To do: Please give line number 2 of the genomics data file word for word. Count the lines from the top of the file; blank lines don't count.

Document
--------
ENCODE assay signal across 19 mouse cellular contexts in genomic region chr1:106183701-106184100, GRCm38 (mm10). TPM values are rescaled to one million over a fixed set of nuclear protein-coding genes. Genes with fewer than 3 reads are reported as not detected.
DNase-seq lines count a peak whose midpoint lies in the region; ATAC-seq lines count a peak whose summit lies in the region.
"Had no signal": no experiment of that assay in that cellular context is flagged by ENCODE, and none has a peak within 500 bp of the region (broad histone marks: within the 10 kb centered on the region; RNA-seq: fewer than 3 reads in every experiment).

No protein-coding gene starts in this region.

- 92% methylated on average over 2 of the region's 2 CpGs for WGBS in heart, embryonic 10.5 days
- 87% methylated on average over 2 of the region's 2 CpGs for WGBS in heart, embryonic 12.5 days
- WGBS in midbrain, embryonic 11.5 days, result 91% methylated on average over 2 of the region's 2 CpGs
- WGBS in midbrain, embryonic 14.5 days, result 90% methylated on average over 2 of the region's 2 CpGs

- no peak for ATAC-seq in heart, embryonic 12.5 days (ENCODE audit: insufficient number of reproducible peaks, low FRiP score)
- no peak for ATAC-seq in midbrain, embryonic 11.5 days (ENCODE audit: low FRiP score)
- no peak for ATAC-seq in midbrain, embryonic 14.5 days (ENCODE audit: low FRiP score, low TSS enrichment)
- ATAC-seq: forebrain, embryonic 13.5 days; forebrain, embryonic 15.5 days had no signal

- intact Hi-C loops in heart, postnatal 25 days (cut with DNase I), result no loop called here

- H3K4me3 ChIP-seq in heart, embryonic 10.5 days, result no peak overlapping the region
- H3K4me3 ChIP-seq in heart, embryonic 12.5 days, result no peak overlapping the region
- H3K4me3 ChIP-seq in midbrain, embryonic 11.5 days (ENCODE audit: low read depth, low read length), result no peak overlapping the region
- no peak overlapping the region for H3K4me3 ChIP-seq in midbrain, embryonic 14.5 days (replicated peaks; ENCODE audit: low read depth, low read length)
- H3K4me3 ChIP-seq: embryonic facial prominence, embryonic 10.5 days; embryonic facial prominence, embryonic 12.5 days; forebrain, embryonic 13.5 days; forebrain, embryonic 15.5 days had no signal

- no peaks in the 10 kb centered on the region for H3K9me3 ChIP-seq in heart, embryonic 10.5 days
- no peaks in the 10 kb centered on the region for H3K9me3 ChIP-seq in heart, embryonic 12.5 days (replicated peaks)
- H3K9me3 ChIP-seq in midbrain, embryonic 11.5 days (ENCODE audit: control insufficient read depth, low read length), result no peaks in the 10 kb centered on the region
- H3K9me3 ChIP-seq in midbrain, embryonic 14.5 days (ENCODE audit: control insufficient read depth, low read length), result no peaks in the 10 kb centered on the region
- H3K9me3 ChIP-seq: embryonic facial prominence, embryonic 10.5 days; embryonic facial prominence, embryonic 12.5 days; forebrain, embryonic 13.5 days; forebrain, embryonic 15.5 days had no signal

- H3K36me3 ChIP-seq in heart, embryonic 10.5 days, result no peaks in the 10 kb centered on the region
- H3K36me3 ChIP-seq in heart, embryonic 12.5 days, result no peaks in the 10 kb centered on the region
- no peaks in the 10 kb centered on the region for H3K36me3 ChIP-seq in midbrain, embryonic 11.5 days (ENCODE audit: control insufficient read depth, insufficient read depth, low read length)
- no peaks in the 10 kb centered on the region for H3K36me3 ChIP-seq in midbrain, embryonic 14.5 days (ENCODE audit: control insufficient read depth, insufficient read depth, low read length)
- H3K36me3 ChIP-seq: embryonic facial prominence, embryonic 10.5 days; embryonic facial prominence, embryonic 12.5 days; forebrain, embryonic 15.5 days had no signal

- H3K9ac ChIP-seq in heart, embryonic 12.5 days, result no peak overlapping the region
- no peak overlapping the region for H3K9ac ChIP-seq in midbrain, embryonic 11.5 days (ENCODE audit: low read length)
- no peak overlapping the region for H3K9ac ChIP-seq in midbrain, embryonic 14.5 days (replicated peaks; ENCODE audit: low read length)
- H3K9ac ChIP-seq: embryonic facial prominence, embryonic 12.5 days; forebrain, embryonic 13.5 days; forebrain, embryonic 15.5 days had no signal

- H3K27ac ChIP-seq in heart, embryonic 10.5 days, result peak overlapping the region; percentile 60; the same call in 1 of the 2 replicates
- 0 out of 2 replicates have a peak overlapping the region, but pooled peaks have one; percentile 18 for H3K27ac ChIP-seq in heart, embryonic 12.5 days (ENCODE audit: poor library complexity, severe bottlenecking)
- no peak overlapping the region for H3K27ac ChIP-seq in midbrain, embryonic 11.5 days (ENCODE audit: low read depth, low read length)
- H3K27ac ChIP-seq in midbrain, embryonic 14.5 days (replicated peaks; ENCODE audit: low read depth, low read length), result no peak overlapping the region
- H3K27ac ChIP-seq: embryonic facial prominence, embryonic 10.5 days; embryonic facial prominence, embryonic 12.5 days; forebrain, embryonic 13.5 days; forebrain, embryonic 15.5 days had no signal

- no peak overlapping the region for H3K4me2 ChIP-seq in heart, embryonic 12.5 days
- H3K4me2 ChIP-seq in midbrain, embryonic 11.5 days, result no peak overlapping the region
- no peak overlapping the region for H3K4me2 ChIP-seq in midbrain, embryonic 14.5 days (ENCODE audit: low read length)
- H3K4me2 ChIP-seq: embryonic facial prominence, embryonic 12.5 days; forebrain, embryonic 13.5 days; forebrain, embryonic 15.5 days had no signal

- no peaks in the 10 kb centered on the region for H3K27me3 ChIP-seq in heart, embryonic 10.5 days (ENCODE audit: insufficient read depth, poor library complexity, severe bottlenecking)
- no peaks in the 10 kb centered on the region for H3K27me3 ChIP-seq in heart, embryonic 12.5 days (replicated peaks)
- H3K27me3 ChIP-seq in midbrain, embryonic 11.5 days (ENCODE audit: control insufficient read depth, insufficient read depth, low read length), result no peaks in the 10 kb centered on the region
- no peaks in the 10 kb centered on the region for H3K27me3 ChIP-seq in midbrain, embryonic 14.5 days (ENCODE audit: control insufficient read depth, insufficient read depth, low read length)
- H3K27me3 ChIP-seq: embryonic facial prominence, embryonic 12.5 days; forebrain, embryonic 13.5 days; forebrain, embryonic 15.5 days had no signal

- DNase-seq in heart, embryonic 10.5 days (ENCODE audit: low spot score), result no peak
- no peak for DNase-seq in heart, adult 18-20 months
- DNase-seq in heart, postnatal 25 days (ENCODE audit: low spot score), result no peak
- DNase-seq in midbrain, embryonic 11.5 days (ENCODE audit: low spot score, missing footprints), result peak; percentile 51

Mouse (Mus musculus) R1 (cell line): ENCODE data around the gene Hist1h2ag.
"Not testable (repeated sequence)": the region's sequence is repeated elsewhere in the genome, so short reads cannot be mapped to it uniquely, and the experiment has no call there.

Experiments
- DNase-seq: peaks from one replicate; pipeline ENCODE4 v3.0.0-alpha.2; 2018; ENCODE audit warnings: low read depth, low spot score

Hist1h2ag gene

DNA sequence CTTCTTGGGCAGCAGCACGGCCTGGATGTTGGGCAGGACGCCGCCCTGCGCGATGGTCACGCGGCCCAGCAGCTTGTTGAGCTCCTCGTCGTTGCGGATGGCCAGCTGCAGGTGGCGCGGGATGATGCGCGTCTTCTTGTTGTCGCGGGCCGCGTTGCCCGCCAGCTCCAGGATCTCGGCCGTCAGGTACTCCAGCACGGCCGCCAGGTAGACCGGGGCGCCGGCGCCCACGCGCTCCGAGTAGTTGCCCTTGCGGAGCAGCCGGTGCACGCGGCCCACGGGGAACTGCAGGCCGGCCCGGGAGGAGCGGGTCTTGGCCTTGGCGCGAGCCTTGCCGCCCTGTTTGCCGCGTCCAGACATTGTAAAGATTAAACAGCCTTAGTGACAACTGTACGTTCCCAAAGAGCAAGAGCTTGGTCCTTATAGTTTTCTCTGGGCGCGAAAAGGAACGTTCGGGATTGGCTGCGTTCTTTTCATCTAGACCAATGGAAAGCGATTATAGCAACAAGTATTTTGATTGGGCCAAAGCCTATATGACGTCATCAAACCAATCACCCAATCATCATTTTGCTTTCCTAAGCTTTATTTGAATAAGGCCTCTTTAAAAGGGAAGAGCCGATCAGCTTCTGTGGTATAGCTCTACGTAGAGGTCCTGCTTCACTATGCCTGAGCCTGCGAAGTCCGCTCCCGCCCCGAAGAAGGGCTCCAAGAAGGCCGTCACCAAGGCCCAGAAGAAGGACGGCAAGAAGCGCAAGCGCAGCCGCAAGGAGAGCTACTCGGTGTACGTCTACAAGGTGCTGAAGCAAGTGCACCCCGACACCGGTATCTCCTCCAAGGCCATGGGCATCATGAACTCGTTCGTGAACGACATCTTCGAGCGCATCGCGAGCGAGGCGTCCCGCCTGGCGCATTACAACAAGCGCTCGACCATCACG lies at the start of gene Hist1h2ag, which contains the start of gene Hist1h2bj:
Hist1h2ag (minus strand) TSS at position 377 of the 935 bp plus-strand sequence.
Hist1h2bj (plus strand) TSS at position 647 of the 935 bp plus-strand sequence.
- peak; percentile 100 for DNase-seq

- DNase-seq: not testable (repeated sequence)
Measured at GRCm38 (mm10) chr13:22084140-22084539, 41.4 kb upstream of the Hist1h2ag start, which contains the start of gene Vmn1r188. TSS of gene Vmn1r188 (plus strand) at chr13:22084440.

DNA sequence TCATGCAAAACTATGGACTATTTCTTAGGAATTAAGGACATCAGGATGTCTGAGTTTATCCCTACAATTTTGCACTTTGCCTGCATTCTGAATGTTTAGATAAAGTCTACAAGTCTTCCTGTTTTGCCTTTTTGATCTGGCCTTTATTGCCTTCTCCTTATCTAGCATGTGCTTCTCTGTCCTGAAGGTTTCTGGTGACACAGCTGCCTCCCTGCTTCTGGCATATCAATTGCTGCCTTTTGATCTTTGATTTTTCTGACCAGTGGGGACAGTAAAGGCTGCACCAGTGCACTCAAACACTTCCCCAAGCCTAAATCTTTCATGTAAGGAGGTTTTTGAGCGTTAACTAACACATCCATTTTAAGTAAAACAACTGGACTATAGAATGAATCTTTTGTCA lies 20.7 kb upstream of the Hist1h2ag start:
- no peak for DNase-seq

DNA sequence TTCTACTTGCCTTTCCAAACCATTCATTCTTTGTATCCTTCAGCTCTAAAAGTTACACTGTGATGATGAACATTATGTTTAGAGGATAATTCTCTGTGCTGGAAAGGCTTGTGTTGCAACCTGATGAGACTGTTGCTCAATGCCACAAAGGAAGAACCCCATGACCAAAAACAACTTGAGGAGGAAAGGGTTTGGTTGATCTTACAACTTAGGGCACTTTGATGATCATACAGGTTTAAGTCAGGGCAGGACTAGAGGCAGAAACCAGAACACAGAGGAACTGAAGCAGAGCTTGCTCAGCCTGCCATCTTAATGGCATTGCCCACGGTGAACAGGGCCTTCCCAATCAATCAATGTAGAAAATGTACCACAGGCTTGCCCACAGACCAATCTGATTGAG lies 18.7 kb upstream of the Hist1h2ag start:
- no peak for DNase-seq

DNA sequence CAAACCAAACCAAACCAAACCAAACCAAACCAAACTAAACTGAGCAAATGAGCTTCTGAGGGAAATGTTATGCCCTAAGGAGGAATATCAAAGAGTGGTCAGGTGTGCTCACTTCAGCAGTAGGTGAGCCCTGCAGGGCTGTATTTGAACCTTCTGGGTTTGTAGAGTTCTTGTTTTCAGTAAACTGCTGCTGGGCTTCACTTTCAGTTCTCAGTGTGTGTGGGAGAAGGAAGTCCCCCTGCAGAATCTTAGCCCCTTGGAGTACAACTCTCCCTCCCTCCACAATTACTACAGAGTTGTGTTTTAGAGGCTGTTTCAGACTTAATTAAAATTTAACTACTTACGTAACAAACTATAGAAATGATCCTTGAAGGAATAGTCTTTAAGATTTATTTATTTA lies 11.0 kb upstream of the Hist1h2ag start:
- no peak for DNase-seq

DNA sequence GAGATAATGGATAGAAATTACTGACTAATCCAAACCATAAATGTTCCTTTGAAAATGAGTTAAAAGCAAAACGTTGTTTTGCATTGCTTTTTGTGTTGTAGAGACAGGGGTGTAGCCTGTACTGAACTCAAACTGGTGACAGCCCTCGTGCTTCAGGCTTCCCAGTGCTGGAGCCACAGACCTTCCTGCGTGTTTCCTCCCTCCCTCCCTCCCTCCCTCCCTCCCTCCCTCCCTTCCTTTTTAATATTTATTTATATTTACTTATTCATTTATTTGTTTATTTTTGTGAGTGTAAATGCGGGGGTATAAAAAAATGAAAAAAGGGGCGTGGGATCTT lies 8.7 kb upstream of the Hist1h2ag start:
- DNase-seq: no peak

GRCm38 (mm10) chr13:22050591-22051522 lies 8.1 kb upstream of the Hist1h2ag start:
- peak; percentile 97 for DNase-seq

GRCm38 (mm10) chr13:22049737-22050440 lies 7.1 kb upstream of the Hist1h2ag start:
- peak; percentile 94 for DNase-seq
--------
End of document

DNase-seq lines count a peak whose midpoint lies in the region; ATAC-seq lines count a peak whose summit lies in the region.